By Amir Taheri
December 30, 2018
As the year 2018 draws to a close, what are
the trends that it highlighted in political life?
The first trend represents a growing global
disaffection with international organizations to the benefit of the traditional
nation-state. Supporters of the status quo regard that trend as an upsurge of
populism and judge it as a setback for human progress whatever that means.
Today it is not the United Nations alone
that is reduced to a backseat driver on key issues of international life. Its
many tentacles, including the International Monetary Fund (IMF) and World Bank,
too, have been reduced to a shadow of their past glory. In the 1990s, the two
outfits held sway on the economies of more than 80 countries across the globe
with a mixture of ideology and credit injection. Today, however, they are
reduced to cheer-leading or name-calling from the ringside.
The European Union, too, is clearly on the
decline. Despite Pollyannish talk of creating a European army and closer ties
among member states, the EU has lost much of its original appeal and faces
fissiparous challenges of which the so-called Brexit is one early example. I
believe that the only way for the EU to survive, let alone prosper, is to
recast itself as a club of nation-states rather than a substitute for them.
Less than a decade ago, the German
philosopher Jürgen Habermas and the German Pope Benedict XVI claimed that the
nation-state was dead and that in Europe at least, the way to salvation was a
revival of Christianity as a cultural bond if not as a traditional faith.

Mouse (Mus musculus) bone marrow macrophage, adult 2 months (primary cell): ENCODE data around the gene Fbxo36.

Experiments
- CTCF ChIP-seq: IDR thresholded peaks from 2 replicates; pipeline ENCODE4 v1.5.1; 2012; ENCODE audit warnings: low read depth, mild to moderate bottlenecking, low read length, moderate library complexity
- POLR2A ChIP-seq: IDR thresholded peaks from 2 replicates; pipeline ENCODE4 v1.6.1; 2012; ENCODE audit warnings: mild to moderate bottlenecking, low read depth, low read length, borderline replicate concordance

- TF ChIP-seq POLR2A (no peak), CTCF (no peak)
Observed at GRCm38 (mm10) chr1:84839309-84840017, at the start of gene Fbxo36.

However, the trend towards decline has also
affected almost all Christian churches, especially where and when they tried to
cast themselves as political actors.
A similar decline could be seen in all
other international groupings ranging from the African Union to the
Organization of the American States, and passing by the Arab League, the Russian-led
Eurasian bloc, the Gulf Cooperation Council, and the South American Mercosur.
Another significant trend concerns the
virtual collapse of almost all political parties across the globe. Even in the
United States and Great Britain, which have the oldest and most solidly
established tradition of party politics, the system has been severely shaken.
In the US the Democrat Party has morphed
into a hodgepodge of groups from crypto-Marxists to bleeding-heart liberals
held together by little more than their common hatred for President Donald J
Trump. For its part, the Republican Party, first shaken by the so-called Tea
Party, has been reduced to second fiddle for the Trumpist
In Great Britain, Brexit has divided the
two main parties, Conservative and Labour, into three factions that could, in
time, morph into separate parties. For at least two centuries, Britain's power
was mainly based on the stability of its institutions and the ability of its
political elite to meet every challenge with a firm attachment to the rule of
law plus moderation. All that edifice has been shaken by Brexit.
In France and Italy, insurrectionary
parties have wrested power away from the traditional ones. In France, the
Gaullist and Socialist parties that governed the country for seven decades have
been pushed to the sidelines by the République En Marche movement of Emmanuel